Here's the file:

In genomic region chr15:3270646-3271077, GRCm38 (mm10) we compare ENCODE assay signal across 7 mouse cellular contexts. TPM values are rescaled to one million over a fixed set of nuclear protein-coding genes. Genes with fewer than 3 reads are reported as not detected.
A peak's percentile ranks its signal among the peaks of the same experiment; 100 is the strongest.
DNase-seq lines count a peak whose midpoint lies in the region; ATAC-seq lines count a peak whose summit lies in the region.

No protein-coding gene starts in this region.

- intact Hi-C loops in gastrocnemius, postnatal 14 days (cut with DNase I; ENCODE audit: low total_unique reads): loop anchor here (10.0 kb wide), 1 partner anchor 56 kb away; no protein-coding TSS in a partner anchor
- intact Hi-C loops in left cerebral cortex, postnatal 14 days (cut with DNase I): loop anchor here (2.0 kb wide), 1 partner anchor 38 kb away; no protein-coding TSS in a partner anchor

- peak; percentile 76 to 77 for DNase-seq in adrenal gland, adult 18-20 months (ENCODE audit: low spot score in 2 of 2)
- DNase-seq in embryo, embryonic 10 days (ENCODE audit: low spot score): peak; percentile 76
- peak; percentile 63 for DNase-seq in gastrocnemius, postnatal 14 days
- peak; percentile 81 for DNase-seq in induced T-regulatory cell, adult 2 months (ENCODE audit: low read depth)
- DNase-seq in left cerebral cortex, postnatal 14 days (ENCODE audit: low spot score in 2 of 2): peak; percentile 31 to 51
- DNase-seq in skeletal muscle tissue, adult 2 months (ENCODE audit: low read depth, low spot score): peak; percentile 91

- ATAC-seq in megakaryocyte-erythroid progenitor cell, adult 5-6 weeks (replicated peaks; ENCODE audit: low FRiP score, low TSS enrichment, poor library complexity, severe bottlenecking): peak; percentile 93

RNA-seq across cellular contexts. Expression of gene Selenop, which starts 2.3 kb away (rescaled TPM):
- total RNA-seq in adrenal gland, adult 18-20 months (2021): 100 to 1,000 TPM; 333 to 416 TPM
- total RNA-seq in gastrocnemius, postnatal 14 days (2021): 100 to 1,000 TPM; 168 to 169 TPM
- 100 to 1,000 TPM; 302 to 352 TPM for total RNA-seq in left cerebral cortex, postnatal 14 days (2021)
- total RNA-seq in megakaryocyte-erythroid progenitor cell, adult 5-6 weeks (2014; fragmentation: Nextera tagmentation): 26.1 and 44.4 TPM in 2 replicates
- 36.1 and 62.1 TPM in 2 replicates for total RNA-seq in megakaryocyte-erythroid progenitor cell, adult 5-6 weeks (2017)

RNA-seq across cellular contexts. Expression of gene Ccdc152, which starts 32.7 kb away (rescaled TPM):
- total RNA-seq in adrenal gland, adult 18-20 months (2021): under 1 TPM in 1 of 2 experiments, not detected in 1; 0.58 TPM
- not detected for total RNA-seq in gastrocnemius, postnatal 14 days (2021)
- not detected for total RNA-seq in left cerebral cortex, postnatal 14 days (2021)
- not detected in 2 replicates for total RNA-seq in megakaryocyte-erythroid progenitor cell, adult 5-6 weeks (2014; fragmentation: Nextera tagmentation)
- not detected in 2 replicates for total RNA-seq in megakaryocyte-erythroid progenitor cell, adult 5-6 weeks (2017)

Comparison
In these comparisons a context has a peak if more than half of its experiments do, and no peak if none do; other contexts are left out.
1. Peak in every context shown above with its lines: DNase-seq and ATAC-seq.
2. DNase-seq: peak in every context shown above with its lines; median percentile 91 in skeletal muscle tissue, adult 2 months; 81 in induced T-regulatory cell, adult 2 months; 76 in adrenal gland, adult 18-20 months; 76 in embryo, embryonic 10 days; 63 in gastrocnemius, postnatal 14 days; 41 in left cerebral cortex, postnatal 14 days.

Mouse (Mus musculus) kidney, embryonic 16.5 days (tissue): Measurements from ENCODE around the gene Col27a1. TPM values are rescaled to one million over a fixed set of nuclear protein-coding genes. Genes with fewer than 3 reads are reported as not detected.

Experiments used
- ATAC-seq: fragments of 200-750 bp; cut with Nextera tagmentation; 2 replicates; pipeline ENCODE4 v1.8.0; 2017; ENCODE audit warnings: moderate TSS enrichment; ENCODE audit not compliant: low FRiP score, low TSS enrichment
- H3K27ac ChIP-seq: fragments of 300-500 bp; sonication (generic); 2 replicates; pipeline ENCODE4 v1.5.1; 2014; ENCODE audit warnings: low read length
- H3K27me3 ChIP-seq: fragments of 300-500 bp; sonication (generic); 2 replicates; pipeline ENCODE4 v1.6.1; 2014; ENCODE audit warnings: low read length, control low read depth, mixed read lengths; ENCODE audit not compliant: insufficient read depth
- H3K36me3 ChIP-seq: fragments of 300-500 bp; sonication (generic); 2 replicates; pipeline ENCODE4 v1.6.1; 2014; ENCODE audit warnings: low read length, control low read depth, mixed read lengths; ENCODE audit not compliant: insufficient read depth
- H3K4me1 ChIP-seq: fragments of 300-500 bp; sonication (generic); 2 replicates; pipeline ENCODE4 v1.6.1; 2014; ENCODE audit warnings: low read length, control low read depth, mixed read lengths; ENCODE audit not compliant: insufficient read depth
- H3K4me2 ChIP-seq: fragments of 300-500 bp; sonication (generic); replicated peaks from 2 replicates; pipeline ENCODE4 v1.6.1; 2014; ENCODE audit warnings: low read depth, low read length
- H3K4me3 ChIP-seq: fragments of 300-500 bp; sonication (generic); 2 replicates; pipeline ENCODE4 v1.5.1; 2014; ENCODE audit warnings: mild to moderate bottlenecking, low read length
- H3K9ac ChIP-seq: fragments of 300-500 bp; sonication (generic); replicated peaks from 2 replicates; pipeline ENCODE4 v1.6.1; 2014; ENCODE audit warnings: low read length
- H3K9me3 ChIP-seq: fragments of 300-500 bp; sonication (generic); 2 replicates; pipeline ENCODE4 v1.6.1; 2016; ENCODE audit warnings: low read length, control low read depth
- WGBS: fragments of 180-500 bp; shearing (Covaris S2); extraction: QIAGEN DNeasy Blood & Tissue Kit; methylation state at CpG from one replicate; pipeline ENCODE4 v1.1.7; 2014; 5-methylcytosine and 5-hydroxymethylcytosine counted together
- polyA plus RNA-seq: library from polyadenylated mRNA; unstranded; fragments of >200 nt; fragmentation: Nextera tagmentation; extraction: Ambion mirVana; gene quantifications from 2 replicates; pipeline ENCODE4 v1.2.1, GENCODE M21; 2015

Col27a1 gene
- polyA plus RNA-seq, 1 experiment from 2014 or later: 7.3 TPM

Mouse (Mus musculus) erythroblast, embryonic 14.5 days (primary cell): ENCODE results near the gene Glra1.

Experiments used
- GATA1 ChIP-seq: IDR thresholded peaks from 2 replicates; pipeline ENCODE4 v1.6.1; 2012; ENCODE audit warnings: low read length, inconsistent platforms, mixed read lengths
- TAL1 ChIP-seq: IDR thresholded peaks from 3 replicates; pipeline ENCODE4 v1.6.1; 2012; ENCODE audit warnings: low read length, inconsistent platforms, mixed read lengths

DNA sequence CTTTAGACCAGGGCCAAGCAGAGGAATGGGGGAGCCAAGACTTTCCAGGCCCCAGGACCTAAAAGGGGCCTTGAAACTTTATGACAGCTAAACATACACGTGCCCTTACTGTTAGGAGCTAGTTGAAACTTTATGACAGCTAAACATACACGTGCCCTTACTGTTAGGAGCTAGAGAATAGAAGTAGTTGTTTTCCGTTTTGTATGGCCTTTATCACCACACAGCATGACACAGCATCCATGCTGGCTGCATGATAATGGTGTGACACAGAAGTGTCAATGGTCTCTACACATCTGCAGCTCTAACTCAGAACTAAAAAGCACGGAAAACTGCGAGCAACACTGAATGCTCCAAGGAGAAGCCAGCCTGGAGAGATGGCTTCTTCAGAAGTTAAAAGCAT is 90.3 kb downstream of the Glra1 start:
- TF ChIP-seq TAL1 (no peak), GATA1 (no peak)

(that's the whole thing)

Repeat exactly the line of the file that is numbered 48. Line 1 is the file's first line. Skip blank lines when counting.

- TAL1 ChIP-seq: IDR thresholded peaks from 3 replicates; pipeline ENCODE4 v1.6.1; 2012; ENCODE audit warnings: low read length, inconsistent platforms, mixed read lengths